|For Koreans, alcohol has been a lifelong companion in times of sorrow and joy. Korean people have been brewing their own liquor since ancient times when they first began to practice agriculture. Since then, liquor has been enjoyed at every festival and event. Historical records show that Korean people began brewing a clear grain-based liquor before the 4th century. Since that time, Koreans have performed ceremonies when they make a ritual offering of the alcohol to their ancestors in appreciation for the bountiful annual harvest and to pray for future happiness. After making the ritual offerings, Koreans traditionally enjoy drinking the liquor while singing and dancing.|
Korea’s traditional liquors are takju (탁주), cheongju 청주 (or yakju 약주), and soju (소주). The oldest is takju, which is made by fermenting grains like rice or wheat. When takju is strained to a refined clear liquor, it becomes cheongju (yakju), and when cheongju is distilled, it becomes soju. Today, takju is more commonly known asmakgeolli, and it is enjoyed by the majority of Koreans as well as many visitors.
| Makgeolli (Takju) – 막걸리 (탁주)|
Makgeolli is unique to Korea. It is made by mixing steamed glutinous rice, barley, or wheat with nuruk, a fermentation starter culture, and water, and then leaving the mixture to ferment. It has a milky, opaque color and a low alcohol content of 6%-7%. It is also called takju(tak meaning opaque) or nongju (nong means farming) because it is traditionally enjoyed by farmers after a day of hard labor.
In Korea, the most popular types of makgeolli are ssal makgeolli (쌀막걸리) made of rice (ssal means ‘rice’) anddongdongju (동동주) in which unstrained rice floats on the surface (dongdong means ‘floating’). When drinking makgeolli, make sure to shake or stir it well before drinking. The best makgeolli is an intriguing blend of sweet, sour, bitter, and astringent tastes. You can try makgeolli almost anywhere in Seoul, particularly recommended are the traditional Korean taverns in the downtown Insa-dong or Myeong-dong areas. Outside of Seoul, there are also many establishments that sell makgeolli. You will also find a wide range of makgeolli or dongdongju at grocery stores, convenience stores, and department stores. Unpasteurized makgeolli will last for only 10 to 30 days, so make sure to check the expiry date.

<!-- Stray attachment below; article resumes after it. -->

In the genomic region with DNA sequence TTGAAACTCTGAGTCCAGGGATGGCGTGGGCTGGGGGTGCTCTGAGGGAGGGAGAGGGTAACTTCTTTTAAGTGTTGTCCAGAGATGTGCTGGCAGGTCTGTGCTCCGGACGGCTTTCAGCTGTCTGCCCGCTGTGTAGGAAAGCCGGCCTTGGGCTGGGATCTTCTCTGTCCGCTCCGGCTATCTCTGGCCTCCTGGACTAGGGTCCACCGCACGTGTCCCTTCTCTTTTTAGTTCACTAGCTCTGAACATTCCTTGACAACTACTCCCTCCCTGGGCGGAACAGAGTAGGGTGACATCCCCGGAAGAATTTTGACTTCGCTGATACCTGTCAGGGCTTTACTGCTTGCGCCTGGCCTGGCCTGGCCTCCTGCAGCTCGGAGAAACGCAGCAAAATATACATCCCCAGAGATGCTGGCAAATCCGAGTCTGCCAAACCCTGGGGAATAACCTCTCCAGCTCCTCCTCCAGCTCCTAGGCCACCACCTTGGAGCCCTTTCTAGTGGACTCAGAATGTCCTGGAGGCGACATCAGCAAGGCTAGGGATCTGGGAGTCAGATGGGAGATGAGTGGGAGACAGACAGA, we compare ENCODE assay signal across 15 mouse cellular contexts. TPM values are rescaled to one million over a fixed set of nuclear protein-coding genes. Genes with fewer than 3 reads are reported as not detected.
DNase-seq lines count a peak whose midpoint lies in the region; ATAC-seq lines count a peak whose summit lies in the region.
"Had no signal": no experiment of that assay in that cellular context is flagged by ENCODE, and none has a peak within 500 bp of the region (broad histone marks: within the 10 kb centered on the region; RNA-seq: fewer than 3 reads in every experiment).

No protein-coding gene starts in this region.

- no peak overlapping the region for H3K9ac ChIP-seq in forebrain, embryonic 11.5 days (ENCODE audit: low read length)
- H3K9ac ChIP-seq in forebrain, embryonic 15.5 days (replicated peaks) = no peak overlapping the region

|Chamsari Takju (참살이탁주)|
|Chamsari Takju is a brand of makgeolli with a 6% alcohol content. It is made from environmentally friendly, pesticide-free rice, which was developed by a master of alcohol brewing and Hankyong National University. Much research was done into minimizing the ingredients that cause hangovers, while nutrients like Vitamin B1 and B2 were preserved. Therefore, it is thought to be good for the skin. Chamsari Takju was designated as the official drink for the International Symposium on Korean Cuisine to the World, which was held at the Lotte Hotel in April 2009. |
| Price: Supermarkets 1,500~2,500 won, taverns/bars 3,000~6,000 won|
Where to buy it: Hyundai Department Store, Hanaro Mart, and traditional taverns
Chamsari Official Site: www.chamsary.co.kr (Korean)
|Kooksoondang Ssal Makgeolli (국순당 쌀막걸리)|
|Kooksoondang Ssal Makgeolli is quality makgeolli made with special nuruk starter culture and uncooked rice. It is known for its fresh flavors and excellent taste. Through low-temperature pasteurization, nutritional loss was minimized. This brand of makgeolli has high levels of amino-acid, which helps maintain its fresh taste for a long time. After the low-temperature pasteurization process, the liquor is packaged in a hygienic can, so it can be stored for a year and can be easily carried to outings or picnics. Also available is saeng makgeolli (생막걸리), which comes in a plastic bottle. |
| Price: Supermarkets 600~1,500 won, taverns/bars 3,000~5000 won|
Where to buy it: Grocery stores, supermarkets, taverns
Kooksoondang Official Site: www.ksdb.co.kr (Korean, English, Japanese)
|Seoul Takju’s Jangsoo Saeng Makgeolli (서울탁주 장수 생막걸리)|
|Jangsoo Saeng Makgeolli has an alcohol content of 6%. It is made from white rice and goes through a long low-temperature fermentation process that gives it a unique, mild taste. The live yeast balances the carbon dioxide generated during the natural fermentation process and enhances the nutrition levels and unique flavor of this traditional Korean takju.|
| Price: Supermarkets 1,000~1,500 won, taverns/bars 3,000~4,000 won|
Where to buy it: Convenience stores, grocery stores, supermarkets, taverns/bars
Seoul Takju Official Site: www.koreawine.co.kr (Korean, English, Japanese)